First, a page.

WASHINGTON, D.C. – Today, U.S. Senator Tom Carper (D-Del.), senior Democrat on the Homeland Security and Governmental Affairs Committee (HSGAC), joined Senator John Cornyn (R-Texas), the Atlantic Council’s Adrienne Arsht Latin America Center, and the George W. Bush Presidential Center for a discussion on the challenges and opportunities in Central America and policy solutions that could create a path to sustained economic growth in the Northern Triangle. This bipartisan discussion comes in light of a recent move by the Trump Administration to cut almost $500 million in critical foreign aid to Guatemala, Honduras, and El Salvador.
During the discussion, Senator Carper highlighted legislation that he reintroduced today with Senators Chuck Schumer (D-NY), Dick Durbin (D-Ill.), Dianne Feinstein (D-Calif.), Bob Menendez (D-NJ), Patrick Leahy (D-Vt.), and Mazie Hirono (D-Hawaii) that would provide a coordinated regional response to effectively manage the endemic violence and humanitarian crises in the Northern Triangle countries of El Salvador, Guatemala, and Honduras. Specifically, the legislation would provide assistance to the Northern Triangle governments to address the root causes of violence and instability that are driving migration, crack down on smugglers, cartels, and traffickers exploiting families, minimize border crossing by expanding refugee processing in the region, enhance monitoring of unaccompanied children after they are processed at the border, and ensure fair, orderly and efficient processing of those who do reach our border seeking protection.
“There’s legislation that I will be introducing today that aims to address the root causes driving migrants from Central America to our border,” said Senator Carper. “The bill sets the United States’ expectations. It reiterates the terms that Honduras, Guatemala, and El Salvador have agreed to. And it says that, in order for the United States to continue to provide the level of support that we do provide through the Alliance for Prosperity, this is the kind of progress we expect to see in the Northern Triangle. The United States will be there to help the region, but it will be led by these countries. It’s just like they say at The Home Depot: ‘you can do it, we can help.’”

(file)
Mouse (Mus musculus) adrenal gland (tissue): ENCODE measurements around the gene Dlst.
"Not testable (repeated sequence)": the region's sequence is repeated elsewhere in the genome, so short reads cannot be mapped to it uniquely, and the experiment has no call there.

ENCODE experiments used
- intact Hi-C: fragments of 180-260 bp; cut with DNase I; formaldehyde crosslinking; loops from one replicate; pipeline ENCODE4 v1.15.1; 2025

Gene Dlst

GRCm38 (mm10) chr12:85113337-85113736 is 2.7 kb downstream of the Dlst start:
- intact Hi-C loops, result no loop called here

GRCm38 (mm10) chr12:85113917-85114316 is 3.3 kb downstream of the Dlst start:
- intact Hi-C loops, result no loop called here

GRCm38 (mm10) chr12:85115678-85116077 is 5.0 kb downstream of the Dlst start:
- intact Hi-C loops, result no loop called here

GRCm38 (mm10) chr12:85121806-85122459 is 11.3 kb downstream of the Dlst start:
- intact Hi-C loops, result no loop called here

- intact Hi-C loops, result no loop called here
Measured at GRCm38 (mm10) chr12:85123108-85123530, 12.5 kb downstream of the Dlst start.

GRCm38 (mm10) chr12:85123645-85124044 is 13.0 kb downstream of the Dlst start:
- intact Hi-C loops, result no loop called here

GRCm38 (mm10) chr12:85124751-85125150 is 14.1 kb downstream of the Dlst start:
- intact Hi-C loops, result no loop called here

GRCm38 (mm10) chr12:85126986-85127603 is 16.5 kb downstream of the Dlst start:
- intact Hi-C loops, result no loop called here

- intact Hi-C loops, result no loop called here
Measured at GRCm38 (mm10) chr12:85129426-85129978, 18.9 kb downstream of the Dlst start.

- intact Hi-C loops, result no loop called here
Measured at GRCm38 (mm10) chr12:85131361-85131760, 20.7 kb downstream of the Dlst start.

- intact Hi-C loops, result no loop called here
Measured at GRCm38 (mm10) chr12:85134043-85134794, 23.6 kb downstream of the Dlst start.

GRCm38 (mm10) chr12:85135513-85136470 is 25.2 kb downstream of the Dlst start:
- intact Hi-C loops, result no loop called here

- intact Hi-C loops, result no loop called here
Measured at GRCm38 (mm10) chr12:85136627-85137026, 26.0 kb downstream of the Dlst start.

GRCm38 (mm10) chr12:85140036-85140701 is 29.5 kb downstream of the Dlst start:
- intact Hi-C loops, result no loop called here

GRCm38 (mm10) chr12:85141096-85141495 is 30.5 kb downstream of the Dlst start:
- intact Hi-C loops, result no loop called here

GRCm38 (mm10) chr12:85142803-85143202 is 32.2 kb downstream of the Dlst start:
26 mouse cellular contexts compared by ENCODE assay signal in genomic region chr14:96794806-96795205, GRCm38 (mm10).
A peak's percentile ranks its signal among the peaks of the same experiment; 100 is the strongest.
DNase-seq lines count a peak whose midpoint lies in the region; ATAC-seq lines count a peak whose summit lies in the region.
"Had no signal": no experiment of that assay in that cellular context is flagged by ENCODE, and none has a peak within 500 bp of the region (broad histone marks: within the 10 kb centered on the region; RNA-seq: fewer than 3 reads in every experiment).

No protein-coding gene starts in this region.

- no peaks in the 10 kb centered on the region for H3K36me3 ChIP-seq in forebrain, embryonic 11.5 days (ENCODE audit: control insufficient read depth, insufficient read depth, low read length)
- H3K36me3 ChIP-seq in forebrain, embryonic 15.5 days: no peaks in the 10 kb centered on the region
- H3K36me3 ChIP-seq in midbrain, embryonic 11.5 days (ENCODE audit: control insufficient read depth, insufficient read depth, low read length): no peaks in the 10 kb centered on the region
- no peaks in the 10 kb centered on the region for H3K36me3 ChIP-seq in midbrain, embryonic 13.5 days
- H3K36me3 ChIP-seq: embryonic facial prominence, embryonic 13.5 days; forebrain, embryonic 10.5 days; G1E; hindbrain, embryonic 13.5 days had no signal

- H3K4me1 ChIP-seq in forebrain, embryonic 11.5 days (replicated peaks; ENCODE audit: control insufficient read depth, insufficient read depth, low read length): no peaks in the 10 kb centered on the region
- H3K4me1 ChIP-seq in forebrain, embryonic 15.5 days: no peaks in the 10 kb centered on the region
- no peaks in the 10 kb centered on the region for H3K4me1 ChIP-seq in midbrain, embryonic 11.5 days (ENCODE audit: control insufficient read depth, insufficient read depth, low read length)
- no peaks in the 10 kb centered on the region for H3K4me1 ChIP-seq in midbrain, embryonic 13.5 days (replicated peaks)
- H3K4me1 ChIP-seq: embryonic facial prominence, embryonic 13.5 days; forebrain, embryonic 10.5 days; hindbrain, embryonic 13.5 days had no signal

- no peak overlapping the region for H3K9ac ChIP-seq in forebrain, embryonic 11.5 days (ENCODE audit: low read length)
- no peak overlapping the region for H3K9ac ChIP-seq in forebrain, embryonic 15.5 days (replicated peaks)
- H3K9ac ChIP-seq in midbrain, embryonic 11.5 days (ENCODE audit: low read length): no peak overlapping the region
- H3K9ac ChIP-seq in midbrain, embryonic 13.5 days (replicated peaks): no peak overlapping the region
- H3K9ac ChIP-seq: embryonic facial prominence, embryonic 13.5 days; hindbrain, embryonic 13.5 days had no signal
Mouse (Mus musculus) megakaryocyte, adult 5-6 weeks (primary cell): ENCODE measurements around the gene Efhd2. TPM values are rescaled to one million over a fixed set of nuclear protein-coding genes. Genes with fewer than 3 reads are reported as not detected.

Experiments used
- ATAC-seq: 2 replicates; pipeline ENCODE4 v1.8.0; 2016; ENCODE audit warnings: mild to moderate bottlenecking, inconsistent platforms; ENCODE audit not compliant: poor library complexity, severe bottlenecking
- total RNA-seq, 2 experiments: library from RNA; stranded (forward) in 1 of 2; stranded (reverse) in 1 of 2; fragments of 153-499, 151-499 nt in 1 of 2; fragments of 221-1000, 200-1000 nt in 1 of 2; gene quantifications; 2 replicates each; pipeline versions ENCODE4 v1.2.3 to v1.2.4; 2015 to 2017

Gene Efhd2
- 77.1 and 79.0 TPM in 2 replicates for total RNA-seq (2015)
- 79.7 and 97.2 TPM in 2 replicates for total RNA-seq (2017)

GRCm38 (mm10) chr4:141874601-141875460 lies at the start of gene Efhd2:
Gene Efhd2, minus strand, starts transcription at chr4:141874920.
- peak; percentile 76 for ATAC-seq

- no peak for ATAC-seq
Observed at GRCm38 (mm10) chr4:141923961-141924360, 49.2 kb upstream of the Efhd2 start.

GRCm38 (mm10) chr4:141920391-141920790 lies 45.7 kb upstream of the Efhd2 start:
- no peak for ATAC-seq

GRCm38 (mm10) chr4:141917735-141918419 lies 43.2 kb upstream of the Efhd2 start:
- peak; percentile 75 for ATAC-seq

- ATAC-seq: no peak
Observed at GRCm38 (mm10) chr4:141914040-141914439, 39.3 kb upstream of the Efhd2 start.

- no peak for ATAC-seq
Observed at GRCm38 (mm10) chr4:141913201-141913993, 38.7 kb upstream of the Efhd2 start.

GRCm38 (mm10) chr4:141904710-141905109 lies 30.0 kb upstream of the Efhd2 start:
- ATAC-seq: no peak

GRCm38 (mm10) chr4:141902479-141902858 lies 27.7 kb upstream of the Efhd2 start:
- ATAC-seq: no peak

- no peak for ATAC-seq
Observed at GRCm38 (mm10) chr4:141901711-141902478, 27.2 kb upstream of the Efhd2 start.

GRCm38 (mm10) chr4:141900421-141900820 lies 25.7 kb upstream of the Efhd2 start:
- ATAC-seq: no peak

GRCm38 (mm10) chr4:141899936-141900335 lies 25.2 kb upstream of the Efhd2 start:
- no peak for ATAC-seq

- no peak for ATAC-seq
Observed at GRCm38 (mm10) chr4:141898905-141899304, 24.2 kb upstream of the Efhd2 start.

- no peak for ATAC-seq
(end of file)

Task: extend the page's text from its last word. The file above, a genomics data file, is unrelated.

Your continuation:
In February, Senator Carper led a congressional delegation to Central America to see firsthand the difficult and dangerous conditions in Central America that force so many migrants to flee and seek safe haven at the U.S. Southern border. Joining Senator Carper on the trip to the Northern Triangle countries of Guatemala, Honduras and El Salvador were Senator Jeff Merkley (D-Ore.) and Representatives Donald Norcross (D-NJ), Don Beyer (D-Va.), Lisa Blunt Rochester (D-Del.) and Lou Correa (D-Calif.). Following the trip to Central America, in March, Senator Carper penned an op-ed to discuss the conditions in the region he witnessed firsthand that force so many families to flee and seek safety at the U.S. Southern border.
In December 2015, Senator Carper, then Ranking Member of the Senate Homeland Security and Governmental Affairs Committee, released the report, Stronger Neighbors – Stronger Borders: Addressing the Root Causes of the Migration Surge from Central America. The report found that the ongoing migration surge from the Northern Triangle countries of Guatemala, Honduras, and El Salvador reflects troubled conditions in those countries. The United States has contributed to these conditions with its insatiable appetite for illegal drugs and should help combat them. Over the past five years, Senator Carper has repeatedly traveled to Honduras, Guatemala, and El Salvador, as well as Mexico and Colombia, to study the root causes of Central American migration.